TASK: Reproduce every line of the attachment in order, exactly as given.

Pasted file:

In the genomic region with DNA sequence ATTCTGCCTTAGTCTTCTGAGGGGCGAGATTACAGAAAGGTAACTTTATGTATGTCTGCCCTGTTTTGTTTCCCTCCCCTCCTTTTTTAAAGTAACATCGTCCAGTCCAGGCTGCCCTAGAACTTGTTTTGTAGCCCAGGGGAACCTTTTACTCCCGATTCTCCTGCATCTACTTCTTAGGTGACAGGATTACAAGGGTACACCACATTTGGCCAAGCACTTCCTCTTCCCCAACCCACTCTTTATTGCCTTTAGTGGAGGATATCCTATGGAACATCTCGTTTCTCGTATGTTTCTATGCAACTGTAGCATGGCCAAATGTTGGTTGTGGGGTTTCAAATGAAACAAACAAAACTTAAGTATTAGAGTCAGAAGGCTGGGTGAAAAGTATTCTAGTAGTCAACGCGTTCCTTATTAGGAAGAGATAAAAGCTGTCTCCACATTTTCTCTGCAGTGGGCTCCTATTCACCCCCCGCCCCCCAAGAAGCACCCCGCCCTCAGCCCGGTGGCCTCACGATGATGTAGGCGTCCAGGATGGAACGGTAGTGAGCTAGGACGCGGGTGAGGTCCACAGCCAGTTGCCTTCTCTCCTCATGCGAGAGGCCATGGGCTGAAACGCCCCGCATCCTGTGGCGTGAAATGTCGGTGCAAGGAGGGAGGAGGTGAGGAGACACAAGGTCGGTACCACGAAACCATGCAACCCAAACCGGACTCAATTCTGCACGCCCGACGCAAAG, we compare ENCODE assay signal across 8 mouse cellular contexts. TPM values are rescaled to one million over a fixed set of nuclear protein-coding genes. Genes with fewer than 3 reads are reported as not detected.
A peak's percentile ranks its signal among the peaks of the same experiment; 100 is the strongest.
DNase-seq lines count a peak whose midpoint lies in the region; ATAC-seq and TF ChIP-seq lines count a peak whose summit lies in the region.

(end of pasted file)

In the genomic region with DNA sequence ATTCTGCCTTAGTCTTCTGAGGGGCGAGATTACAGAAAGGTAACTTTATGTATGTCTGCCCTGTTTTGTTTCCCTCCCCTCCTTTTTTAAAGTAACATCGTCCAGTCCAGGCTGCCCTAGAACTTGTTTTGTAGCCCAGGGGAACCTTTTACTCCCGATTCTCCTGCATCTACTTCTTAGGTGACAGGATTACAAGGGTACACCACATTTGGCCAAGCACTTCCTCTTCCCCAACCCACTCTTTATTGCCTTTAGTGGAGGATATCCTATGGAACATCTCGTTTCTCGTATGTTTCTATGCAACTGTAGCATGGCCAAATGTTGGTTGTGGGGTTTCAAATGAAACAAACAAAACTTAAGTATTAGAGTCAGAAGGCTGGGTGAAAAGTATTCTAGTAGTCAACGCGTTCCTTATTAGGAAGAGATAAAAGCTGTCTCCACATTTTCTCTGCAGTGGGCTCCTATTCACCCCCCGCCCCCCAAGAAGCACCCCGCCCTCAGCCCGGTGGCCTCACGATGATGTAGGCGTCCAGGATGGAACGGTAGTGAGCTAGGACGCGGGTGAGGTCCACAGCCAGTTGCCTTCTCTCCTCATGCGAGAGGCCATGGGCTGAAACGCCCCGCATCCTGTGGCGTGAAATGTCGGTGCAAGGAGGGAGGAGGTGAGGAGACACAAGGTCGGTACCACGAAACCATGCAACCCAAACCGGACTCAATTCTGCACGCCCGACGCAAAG, we compare ENCODE assay signal across 8 mouse cellular contexts. TPM values are rescaled to one million over a fixed set of nuclear protein-coding genes. Genes with fewer than 3 reads are reported as not detected.
A peak's percentile ranks its signal among the peaks of the same experiment; 100 is the strongest.
DNase-seq lines count a peak whose midpoint lies in the region; ATAC-seq and TF ChIP-seq lines count a peak whose summit lies in the region.